It’s that time of year again. When, after gorging on too many mince pies and Baileys and forgoing exercise for the comfort of festive pyjamas and Christmas TV specials, the ‘new year, new me’ mentality kicks in. Resolutions to eat healthily, get fit and look after the self are proclaimed all around the world (only for many to fall by the wayside before January is out).
But such lofty ambitions aren’t just for Christmas at Fruit Towers, the HQ of Innocent Drinks. The smoothie and juice brand, which started life in 1999 when three university friends sold smoothies at a music festival, prides itself on its purpose ‘to make natural delicious food and drink that helps people live well and die old’.
And if popularity is anything to go by it seems to be living up to it, with Innocent now the UK and Europe’s number one juice brand, selling products across 30 countries and counting.
“The wording of our purpose and vision has evolved a bit as we’ve grown, but it’s always been about making it easy for people to do themselves good,” says Sarah-Jane Norman, group people and culture director, as she gives HR magazine a tour of Fruit Towers.
Stopping to pick up some free smoothies (employees have an endless supply) and admiring the ‘grassy van’ outside, we take in the HQ’s now-famous indoor grass carpet and picnic benches, the original bananaphone (the direct line between customers and Innocent team members), and copious woolly hats sent in by fans as part of its annual Big Knit charity campaign.
Norman explains that this peek behind the scenes is open to anyone, with members of the public welcome to pop in for a free smoothie and tour.
Just days before HR magazine’s visit Duncan James from boy band Blue had visited to shoot a promotional campaign for Innocent’s ‘blue’ smoothie, following a Twitter debate on whether the drink was green or blue. Wherever you stand on the blue/green debacle, it’s clear that this is all part of the fun culture that runs through both the external brand and internal workplace.
“People love the brand,” she says. “This is my place of work and people come in and are all wide-eyed – it makes you super proud to work here.”
As we take a seat in the library area (Innocent buys every employee a book of their choice), Norman points out another marker of this culture and a very Innocent take on the long-server award – 3D-printed heads of her colleagues staring down at us.
“You have to be here 15 years to get one. So I basically need to leave in one year and seven months,” she jokes.
From start-up to market leader
Coming up to her 14th year at the company, Norman swapped the security of global corporate GSK for Innocent back in 2006, when it was a young start-up with just 100 employees.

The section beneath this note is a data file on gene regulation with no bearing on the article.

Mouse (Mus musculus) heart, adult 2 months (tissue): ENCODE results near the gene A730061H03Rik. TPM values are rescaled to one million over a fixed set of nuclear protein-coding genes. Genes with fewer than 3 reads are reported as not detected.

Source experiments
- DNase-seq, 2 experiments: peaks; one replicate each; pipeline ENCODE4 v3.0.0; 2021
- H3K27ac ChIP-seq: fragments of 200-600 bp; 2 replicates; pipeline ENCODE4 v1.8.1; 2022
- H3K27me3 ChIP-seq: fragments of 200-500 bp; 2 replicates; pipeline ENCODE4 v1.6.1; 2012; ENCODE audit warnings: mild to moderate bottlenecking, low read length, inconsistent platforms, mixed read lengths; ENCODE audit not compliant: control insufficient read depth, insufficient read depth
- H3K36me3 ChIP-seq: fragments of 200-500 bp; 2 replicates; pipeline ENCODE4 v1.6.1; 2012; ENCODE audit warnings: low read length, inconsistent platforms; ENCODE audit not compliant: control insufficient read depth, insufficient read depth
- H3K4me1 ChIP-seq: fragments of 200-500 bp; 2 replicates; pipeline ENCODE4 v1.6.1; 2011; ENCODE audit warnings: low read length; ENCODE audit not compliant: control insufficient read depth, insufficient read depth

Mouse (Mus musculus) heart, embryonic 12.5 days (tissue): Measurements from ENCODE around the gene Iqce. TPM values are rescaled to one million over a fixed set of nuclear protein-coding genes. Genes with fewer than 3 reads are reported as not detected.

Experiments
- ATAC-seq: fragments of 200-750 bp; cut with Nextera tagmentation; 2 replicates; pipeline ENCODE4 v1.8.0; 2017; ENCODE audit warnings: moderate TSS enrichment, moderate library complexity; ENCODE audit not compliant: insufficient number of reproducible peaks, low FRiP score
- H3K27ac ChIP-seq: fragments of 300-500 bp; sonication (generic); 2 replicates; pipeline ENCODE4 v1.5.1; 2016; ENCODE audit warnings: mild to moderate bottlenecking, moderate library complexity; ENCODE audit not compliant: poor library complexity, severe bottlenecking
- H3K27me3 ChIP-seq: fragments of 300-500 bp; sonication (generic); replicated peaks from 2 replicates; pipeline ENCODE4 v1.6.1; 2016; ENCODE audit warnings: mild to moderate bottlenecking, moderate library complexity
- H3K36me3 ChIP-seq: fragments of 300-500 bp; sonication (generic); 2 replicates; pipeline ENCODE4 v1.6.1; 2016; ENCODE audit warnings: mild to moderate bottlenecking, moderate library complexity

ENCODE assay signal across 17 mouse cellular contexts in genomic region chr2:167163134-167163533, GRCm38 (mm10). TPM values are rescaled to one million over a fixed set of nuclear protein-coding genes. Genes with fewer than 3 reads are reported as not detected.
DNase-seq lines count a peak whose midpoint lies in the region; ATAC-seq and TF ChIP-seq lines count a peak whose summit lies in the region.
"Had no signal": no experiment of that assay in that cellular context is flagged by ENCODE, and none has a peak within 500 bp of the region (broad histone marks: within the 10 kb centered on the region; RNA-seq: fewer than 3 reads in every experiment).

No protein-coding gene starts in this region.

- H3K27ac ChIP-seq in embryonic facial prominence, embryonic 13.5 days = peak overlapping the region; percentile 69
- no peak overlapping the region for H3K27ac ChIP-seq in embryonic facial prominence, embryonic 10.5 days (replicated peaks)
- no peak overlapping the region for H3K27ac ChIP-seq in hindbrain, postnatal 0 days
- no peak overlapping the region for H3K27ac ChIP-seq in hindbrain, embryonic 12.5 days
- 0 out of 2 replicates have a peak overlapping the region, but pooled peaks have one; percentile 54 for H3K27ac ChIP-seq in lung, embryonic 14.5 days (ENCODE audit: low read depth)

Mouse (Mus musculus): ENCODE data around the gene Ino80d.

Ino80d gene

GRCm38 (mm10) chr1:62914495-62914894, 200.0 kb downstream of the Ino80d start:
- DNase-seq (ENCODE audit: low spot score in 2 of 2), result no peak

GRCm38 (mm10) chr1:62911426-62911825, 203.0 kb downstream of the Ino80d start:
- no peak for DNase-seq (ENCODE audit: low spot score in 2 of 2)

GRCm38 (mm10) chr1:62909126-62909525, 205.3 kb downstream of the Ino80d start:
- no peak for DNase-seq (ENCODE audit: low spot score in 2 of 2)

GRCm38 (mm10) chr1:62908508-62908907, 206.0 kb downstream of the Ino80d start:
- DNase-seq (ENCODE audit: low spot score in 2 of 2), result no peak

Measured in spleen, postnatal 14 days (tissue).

“They tempted me over to small Innocent on the promise of being part of a journey to show it’s possible to be a successful company that grows and delivers profits in a purposeful way, which at a time of capitalist greed wasn’t the way many businesses typically ran,” she recalls. “I came and met Adam [Balon] and Jon [Wright] – two of the three founders – who were inspiring and sold a great vision, and I’ve been here ever since.”
Norman is first to admit she has not taken a “typical route” into HR. With a commercial background, she joined Innocent as a commercial manager before moving into a shopper marketing role and then, as the company expanded, a shopper marketing field team role.
It was the latter that Norman feels was the “start of [her] journey towards HR”. “I realised then that having a team of people and developing them was really energising,” she says. “I looked round and found that was the thing most people found hard, whereas it was the thing I found easy.”
Following another role in business delivery and coaching experience on the side, Norman said out loud for the first time that she’d like to do the people director role.
She credits CEO Douglas Lamont for taking a chance by giving her the role to lead HR when her predecessor left, despite her having no prior HR experience.
“If I wasn’t at Innocent I’m not sure if I’d have got the chance as it’s quite the leap on the CV. That faith in me from day one was great as he wasn’t like ‘you haven’t got that experience in HR’. He said ‘we think you’re the right HRD for the company now’.”
“HR should be an integral cog of delivering the business strategy, and having worked in the business in a central role I felt I could bring that. And I felt I had a good sense for developing people so I could bring those two things together.”
Utilising a culture team
Now responsible for HR for the 500-plus employees across Europe and counting, Norman says that on top of classic HR she has a “culture team”, which includes the people responsible for the office environment, events and all the little touches that contribute to its unique culture.
She says: “The culture team includes our office angels who deal with the environment and events, and an office superhero who is responsible for fleet and maintenance – that’s their actual job titles.
“We’ve been talking about calling someone the chief astronaut as he’s in charge of space. As you can see, we don’t take ourselves too seriously when it comes to hierarchy.”
This lack of hierarchy is also visible in the wall of baby photos, showing every employee as a baby – even the CEO.
It is a culture that Norman is keen to protect, and something that has been one of her five key focuses since becoming group people and culture director, along with future of work, systems, reward and talent.
Maintaining Innocent’s start-up culture after it was bought by conglomerate Coca-Cola in 2013 and the founders stood down from its day-to-day running might sound like a challenge to some. But Norman asserts the company isn’t too different to when she joined.